Director: Christopher Nolan
If there is one movie this summer that deserves to be seen on the big screen, this is it. Forget character development, extended dialogue, and other conventional film formalities. This isn’t that kind of movie. This is one of those “immersion experience” films, where the director basically tosses you into the fray and tells you to live the experience for yourself. The subject here is the massive evacuation of British military forces from France in the wake of the Allies’ shattering 1940 Western Front defeat at the hands of Germany. Viewers already know (or should already know) this, so director Nolan spends no screen time in dramatic buildup.
What we have here are a few separate, vaguely connected story threads that all play out against the imposing backdrop that was the Dunkirk disaster. Average soldiers, sailors, and civilians are shown trying to cope with the disaster as best they can, and salvage something useful from the wreckage. Nolan’s touch is, as always, so deft, so skilled, that he manages to grab us by the throat from the opening scene and hold our attention for the next two hours. His mature handling of the subject matter stands in stark contrast to the saccharine sentimentality of a director like Steven Spielberg, whose juvenile weepiness came very close to ruining Saving Private Ryan.
An inspiring spectacle, one that hammers home the lesson that redemption can be salvaged even during the darkest hours.
John Wick (2014)
Director: Chad Stahelski
Keanu Reeves has some quality that’s hard to describe. His acting is not particularly great. His charisma is not particularly great. But he always seems to hold our attention when he’s on the screen. I was hoping that this persona might save John Wick, but I was wrong. The plot: a “retired” super-assassin is jacked with by a few punks who steal his car and kill his dog. Wick vows revenge, and the hunt is on. This Lee Marvin-esque, Payback-esque reduction of a plot is all that is needed to start the shootouts and car chases. Is it interesting? Yes, but only up to a point. It’s nice to see Keanu Reeves can still handle the fight scenes so many years after The Matrix, and maybe that’s reason alone to see this.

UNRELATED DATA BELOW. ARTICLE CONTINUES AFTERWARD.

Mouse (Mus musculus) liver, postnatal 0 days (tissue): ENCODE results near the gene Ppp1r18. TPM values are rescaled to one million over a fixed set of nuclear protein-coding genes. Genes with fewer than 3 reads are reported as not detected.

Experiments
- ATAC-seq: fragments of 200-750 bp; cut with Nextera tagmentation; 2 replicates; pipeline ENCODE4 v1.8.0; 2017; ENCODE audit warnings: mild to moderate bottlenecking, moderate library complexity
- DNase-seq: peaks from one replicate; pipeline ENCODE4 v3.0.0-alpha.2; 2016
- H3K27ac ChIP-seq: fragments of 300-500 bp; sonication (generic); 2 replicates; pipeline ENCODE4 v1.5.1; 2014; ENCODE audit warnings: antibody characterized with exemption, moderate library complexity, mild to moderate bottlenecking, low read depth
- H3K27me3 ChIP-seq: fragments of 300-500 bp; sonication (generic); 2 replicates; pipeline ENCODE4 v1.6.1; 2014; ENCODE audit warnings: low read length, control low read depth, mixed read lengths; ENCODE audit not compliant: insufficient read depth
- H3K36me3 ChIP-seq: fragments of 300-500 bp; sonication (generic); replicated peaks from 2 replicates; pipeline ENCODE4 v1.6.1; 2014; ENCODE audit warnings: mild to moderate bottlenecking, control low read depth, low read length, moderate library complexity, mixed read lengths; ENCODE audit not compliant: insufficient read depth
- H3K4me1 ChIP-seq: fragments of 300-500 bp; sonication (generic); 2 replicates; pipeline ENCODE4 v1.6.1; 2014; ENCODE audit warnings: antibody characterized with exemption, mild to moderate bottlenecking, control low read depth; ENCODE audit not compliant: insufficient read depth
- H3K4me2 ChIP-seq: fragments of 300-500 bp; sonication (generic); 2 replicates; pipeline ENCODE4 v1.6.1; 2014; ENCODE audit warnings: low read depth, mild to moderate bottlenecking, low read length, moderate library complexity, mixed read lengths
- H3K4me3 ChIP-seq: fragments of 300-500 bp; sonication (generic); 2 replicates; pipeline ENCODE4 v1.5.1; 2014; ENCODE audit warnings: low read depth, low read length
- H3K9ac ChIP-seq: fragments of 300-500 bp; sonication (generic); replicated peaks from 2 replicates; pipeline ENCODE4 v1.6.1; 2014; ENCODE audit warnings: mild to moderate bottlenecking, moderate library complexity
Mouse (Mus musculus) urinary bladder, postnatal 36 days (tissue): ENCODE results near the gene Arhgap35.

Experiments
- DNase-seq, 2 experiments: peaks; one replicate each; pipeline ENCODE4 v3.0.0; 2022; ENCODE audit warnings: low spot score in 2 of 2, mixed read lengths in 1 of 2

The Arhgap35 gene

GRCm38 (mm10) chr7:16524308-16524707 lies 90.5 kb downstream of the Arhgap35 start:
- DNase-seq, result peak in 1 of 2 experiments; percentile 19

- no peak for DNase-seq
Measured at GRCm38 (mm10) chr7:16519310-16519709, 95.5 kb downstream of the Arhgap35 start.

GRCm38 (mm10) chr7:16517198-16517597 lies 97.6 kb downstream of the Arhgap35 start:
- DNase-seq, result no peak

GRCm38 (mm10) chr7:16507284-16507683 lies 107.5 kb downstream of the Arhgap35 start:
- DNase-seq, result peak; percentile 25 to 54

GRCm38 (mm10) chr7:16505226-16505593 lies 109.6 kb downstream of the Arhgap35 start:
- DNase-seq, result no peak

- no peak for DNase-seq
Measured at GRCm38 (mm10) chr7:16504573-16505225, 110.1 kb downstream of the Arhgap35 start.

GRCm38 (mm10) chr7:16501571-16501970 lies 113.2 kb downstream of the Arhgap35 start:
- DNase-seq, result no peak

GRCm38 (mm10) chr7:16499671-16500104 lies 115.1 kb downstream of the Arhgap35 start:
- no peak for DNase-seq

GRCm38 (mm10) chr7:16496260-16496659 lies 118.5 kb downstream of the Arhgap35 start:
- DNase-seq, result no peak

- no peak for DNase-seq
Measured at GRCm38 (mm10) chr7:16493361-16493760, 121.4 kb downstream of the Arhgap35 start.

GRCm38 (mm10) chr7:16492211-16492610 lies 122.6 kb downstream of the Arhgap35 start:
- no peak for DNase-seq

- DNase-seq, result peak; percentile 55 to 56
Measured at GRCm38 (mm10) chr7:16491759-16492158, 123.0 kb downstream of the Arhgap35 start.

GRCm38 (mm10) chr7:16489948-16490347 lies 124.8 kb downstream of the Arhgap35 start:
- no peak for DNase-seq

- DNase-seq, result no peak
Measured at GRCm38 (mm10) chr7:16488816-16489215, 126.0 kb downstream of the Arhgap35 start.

All style, but very little substance. Watch if you must.
Next Time I’ll Aim For The Heart (2014) (La prochaine fois je viserai le coeur)
Director: Cédric Anger
Set in the late 1970s, a small French community is terrorized by a serial killer in their midst. The big twist here is that the killer is actually one of the police officers assigned to investigate the case. Apparently, this movie was based on actual events in France during the 1970s. I suppose this weirdness alone makes it worth watching, but the movie has a lot more to offer: it delves into the mind and motivations of the killer, hovering over him like an eye in the sky. We feel his nihilism, his self-pity, and his warped sense of “honor.” I have to admit that it was not easy for me to sit through this one, only because I detested the character so much. Maybe that was the director’s intention. Regardless, this should be added to the list of those who like psychological crime dramas.
Director: Sacha Wolff
This is a great little movie that I had heard nothing about. The plot: a young Polynesian man (Wallis Island, to be specific) named Soane gets a chance to go to France to play professional rugby. He desperately wants to escape an abusive home environment and make his own way in the world. And when I say abusive, I mean abusive. His father is a petty tyrant who delights in inflicting pointless cruelties on Soane and his brother. There are other bad apples lurking around, and Soane wants to get the hell away from them, too.
But life in France turns out to be more difficult that he had ever imagined. Caught between the ghosts of his pasts and the very real struggle for his future, Soane has all he can do just to survive. This is one of those great human dramas that has been told a thousand times before, but one that never gets old. All of us have to experience coming-of-age struggles, and how we deal with them will define us forever. See this movie.
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